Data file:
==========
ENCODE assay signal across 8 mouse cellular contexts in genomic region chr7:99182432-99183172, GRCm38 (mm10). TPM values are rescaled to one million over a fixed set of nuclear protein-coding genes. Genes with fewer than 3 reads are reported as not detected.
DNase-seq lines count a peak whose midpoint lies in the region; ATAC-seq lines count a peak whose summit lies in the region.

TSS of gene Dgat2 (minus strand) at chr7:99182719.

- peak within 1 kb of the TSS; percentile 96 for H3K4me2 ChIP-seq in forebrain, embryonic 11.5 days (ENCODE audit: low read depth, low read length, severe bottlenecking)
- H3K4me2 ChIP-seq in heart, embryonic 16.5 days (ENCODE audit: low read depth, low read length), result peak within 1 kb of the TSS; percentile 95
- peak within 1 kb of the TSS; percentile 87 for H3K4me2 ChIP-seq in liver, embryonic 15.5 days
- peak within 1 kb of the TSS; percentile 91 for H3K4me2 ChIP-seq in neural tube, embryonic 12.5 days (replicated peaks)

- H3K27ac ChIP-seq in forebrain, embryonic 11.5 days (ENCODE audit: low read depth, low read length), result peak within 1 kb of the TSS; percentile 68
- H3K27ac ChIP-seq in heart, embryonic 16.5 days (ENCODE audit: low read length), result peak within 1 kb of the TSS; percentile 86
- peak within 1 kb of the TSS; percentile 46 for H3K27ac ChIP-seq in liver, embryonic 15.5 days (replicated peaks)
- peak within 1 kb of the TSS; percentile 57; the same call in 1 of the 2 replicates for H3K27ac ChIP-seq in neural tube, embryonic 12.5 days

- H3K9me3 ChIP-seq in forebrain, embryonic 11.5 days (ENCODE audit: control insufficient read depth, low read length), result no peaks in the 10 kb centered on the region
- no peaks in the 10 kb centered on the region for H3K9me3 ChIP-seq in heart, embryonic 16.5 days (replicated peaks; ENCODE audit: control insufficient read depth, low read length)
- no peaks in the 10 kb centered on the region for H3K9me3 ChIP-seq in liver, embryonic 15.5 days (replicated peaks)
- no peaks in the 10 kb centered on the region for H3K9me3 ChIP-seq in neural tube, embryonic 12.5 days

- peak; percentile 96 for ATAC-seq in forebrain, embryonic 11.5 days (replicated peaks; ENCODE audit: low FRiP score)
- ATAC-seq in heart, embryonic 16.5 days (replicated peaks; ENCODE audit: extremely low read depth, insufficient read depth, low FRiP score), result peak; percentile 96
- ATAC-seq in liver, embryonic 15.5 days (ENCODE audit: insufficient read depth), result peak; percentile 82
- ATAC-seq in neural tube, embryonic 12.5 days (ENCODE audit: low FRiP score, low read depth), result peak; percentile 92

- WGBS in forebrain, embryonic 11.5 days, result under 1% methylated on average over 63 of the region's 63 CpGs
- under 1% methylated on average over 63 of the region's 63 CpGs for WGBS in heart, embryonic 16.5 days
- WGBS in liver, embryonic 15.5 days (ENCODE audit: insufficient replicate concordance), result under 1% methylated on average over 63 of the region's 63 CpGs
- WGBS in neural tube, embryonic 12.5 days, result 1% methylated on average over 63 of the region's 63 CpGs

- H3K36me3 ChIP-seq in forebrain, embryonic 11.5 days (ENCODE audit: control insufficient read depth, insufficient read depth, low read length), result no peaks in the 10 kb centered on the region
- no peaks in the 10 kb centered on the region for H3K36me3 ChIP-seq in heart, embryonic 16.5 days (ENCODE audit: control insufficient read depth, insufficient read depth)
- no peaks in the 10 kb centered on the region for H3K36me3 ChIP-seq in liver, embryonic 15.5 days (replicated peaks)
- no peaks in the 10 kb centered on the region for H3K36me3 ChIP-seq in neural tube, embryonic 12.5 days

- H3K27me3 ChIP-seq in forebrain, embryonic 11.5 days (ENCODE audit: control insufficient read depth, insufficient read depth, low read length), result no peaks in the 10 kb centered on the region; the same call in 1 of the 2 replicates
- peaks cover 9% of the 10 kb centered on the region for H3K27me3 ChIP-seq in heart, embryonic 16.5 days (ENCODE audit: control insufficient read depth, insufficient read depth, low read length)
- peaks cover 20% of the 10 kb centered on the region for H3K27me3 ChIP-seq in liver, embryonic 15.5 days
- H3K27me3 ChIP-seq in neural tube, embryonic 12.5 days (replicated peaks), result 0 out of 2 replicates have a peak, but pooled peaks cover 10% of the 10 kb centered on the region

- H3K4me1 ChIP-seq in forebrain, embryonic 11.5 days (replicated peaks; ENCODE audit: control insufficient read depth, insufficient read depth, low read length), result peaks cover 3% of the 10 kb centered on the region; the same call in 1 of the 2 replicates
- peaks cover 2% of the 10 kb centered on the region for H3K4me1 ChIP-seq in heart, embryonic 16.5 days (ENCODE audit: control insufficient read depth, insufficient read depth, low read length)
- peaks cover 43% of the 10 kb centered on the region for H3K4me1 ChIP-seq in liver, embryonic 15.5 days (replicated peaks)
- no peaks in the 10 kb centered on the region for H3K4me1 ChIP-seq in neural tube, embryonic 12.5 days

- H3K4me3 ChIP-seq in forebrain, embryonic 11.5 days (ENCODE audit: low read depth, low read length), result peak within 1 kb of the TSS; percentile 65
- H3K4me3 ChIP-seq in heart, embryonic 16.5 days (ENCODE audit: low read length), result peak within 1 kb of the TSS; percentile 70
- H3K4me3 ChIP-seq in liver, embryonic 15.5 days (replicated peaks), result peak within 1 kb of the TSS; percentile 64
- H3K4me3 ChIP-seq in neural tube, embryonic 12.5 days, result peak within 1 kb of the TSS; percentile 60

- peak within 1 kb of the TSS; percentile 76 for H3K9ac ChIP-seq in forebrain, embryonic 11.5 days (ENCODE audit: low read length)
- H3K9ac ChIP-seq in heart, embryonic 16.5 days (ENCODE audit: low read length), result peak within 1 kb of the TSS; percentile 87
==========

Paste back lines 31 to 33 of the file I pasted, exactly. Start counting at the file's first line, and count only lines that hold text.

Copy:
- H3K27me3 ChIP-seq in neural tube, embryonic 12.5 days (replicated peaks), result 0 out of 2 replicates have a peak, but pooled peaks cover 10% of the 10 kb centered on the region

- H3K4me1 ChIP-seq in forebrain, embryonic 11.5 days (replicated peaks; ENCODE audit: control insufficient read depth, insufficient read depth, low read length), result peaks cover 3% of the 10 kb centered on the region; the same call in 1 of the 2 replicates
- peaks cover 2% of the 10 kb centered on the region for H3K4me1 ChIP-seq in heart, embryonic 16.5 days (ENCODE audit: control insufficient read depth, insufficient read depth, low read length)